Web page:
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Who Plotted Against Alfred Hitchcock?

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By Brian Hanna, author of Darkness Visible: Hitchcock's Greatest Film.

Fat, ugly man falls in love with beautiful girl and reacts badly when rejected. It's one of the oldest clichés in the world and the version where he is not rejected is commonly filed under Beauty And The Beast. Propose such a scenario to a movie company and the idea would surely be rejected. Not, apparently, if the ugly fat man is called Alfred Hitchcock and he's dead and cannot defend himself.

It's entirely possible that Hitchcock was a horrible man, guilty of despicable crimes, but we have no real evidence one way or the other. The BBC film The Girl promotes itself as a 'true' story, based on interviews etc., but they all come from one largely discredited book by Donald Spoto. The film presents Hitchcock as an ogre obsessed by his new star Tippi Hedren during the filming of The Birds. But there are so many inaccuracies you would need a calculator.

In essence what went wrong between them was that Hitchcock signed Hedren to a long-term contract. There was nothing unusual in this. Producers spending millions turning unknowns into stars wanted to protect their investment not hand a ready-made star to other producers. In order to win their star-making roles in Lawrence Of Arabia, for example, both Peter O'Toole and Omar Sharif had to agree to a long-term contract with producer Sam Spiegel. Albert Finney, first choice for Lawrence, refused and did not get the part. It cost Paul Newman $500,000 in 1959 to get out of his contract with Warner Brothers. So these were pretty much a fact of life.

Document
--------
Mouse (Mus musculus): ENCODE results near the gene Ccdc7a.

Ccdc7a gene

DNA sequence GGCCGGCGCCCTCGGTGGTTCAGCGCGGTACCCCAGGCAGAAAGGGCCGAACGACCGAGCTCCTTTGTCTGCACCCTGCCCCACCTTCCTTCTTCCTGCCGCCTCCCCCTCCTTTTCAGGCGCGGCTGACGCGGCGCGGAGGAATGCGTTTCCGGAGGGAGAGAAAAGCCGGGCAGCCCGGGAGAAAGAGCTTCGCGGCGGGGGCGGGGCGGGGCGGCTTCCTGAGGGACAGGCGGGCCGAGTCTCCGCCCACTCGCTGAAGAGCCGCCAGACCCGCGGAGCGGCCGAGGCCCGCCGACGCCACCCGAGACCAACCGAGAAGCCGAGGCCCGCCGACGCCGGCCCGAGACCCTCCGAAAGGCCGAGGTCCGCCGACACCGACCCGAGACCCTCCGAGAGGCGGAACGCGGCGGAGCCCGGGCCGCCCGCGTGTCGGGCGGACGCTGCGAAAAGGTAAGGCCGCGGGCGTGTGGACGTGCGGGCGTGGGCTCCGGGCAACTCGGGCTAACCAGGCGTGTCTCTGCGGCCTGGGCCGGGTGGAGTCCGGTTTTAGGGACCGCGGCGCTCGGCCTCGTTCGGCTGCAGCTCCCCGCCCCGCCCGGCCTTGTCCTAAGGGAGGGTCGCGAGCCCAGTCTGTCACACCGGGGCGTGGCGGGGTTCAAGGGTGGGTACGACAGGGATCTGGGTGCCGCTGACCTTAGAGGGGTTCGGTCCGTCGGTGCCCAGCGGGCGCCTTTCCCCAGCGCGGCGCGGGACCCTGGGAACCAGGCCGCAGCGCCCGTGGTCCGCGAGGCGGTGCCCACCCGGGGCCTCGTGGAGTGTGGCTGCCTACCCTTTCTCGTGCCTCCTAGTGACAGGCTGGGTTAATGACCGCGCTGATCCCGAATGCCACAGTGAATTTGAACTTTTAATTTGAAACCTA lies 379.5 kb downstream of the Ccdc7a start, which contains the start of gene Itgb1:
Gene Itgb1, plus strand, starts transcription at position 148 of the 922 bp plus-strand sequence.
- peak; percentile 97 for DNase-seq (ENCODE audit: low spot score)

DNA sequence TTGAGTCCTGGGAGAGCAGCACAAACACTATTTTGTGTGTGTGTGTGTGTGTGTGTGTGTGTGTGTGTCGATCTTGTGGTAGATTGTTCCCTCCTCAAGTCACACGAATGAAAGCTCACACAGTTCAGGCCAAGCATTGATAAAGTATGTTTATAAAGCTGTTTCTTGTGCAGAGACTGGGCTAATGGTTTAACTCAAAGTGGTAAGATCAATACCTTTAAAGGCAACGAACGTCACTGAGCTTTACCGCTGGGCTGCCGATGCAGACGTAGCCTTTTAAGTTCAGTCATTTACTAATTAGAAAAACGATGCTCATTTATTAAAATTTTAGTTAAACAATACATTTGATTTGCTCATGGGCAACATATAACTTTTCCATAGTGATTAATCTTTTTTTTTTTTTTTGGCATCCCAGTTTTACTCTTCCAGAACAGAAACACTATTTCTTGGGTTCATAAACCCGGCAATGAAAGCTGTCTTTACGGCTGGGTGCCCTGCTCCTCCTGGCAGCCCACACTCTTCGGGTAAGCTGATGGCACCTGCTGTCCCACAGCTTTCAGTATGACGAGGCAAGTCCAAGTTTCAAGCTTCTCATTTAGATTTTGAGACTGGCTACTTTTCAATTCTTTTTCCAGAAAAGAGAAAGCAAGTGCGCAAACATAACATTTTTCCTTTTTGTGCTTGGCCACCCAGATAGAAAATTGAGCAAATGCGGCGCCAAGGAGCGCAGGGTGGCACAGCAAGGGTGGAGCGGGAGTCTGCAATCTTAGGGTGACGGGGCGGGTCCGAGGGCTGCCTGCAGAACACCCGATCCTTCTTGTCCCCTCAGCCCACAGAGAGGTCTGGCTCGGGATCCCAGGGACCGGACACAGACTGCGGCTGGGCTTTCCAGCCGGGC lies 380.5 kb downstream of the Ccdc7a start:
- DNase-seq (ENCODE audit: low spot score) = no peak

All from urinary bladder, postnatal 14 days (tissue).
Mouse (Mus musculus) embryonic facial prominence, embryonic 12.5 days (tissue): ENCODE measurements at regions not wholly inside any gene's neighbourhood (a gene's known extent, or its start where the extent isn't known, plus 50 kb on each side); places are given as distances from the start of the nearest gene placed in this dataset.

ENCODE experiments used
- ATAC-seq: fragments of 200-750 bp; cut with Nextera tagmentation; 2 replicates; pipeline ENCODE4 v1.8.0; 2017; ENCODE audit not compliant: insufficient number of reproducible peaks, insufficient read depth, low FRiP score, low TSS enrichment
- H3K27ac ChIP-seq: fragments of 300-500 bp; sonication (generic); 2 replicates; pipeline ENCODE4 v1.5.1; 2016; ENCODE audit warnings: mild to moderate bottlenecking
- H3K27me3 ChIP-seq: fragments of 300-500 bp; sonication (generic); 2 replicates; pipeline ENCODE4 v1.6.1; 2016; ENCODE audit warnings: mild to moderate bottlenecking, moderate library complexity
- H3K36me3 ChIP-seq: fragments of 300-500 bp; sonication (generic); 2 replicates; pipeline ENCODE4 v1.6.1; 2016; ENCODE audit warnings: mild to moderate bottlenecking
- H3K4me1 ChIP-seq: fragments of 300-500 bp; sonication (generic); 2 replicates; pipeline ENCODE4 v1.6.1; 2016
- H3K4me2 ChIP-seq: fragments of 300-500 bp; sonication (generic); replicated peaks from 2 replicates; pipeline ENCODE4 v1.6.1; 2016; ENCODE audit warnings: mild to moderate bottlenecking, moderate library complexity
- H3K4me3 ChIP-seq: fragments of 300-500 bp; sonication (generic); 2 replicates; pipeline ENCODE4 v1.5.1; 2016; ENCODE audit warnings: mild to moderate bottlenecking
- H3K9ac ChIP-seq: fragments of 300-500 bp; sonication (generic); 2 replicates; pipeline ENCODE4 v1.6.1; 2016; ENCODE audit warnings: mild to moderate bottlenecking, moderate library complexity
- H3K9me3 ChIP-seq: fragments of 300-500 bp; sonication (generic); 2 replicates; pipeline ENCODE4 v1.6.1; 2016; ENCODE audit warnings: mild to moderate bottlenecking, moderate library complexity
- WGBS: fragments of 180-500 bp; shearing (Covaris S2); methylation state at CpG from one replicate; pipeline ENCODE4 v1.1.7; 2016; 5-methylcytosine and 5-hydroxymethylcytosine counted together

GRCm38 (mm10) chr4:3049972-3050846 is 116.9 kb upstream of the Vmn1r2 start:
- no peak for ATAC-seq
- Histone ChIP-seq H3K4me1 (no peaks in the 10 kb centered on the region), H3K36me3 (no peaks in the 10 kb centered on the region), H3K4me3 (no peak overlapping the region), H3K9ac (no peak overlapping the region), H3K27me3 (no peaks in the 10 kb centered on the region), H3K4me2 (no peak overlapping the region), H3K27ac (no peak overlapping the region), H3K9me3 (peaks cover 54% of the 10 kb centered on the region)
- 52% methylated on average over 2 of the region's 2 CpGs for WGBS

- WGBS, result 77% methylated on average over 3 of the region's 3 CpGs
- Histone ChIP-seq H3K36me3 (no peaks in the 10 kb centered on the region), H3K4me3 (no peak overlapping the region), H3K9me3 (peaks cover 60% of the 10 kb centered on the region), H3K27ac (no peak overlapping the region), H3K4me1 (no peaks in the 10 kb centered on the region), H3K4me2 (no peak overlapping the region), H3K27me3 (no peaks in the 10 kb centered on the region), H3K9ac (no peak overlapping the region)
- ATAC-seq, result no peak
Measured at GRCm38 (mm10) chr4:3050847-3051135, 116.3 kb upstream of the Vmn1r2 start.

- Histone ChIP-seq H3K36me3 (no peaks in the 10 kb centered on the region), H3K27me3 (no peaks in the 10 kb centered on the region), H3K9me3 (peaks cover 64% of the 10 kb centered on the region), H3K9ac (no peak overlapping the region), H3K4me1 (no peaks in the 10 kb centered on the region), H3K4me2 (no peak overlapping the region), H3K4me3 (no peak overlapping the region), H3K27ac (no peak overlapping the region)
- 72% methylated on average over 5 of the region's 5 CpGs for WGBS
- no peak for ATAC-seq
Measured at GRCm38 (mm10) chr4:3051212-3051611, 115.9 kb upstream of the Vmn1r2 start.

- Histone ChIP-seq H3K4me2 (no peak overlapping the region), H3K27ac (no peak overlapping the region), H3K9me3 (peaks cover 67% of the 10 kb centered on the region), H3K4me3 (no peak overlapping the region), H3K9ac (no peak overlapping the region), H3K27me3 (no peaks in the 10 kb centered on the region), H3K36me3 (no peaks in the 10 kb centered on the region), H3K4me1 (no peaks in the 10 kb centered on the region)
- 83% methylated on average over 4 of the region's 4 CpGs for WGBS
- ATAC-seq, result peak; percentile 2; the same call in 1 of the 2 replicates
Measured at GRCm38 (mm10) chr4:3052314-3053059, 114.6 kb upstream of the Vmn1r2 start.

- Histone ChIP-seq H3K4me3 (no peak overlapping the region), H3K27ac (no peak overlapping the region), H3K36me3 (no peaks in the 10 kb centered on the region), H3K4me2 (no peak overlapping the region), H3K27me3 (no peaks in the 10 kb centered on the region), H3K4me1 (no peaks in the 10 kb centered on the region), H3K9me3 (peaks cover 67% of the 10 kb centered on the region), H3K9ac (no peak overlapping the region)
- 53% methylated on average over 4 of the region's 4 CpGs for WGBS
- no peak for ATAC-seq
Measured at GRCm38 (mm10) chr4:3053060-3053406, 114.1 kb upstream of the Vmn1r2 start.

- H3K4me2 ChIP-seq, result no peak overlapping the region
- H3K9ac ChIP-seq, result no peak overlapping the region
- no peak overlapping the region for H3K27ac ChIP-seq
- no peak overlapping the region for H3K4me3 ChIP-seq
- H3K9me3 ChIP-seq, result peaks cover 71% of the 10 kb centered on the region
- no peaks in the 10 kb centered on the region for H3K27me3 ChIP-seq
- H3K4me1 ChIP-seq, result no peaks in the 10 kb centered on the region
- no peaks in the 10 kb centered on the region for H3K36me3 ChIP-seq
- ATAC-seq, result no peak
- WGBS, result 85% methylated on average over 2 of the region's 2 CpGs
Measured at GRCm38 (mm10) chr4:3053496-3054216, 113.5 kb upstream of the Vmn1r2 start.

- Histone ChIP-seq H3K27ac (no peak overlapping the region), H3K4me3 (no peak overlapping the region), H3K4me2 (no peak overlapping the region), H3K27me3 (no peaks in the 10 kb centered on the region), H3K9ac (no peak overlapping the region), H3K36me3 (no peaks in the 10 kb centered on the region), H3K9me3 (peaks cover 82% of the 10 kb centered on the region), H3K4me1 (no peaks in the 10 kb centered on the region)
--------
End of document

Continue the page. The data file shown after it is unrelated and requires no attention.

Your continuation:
Hitchcock got his Hollywood break thanks to a seven-year contract with David O Selznick in 1940. But the point about such contracts was for the producer to make money, either by using the 'employee' in his own films or farming them out to other producers for a fat fee, substantially more, usually, than the actor was being paid. Hitchcock loved money, all Hollywood did, the place was built on the stuff, so it's inconceivable that, if Hedren refused other projects after Marnie, that he would not sell off her services to the highest bidder.

The problem was - nobody was interested. As far as Hollywood was concerned she was not the next Grace Kelly or Audrey Hepburn and, without Hitchcock's filming style, which very much protected a novice actress, she lacked the technical skills to convince other directors that she could handle the parts on offer. Unfortunately, Hedren believed her own publicity, just about the worst currency in Hollywood, and thought she could bring in the audiences for a non-Hitchcock film. Equally unfortunately for her, she was wrong. She found parts (in The Countess From Hong Kong and Tiger By The Tail), but not stardom. Her last big film, budget-wise, was a disaster. Roar cost $17m and made $2m.

The moral of the story - don't believe everything you read in books.

Brian Hannan is the author of Darkness Visible: Hitchcock's Greatest Film , published by Endeavour Press.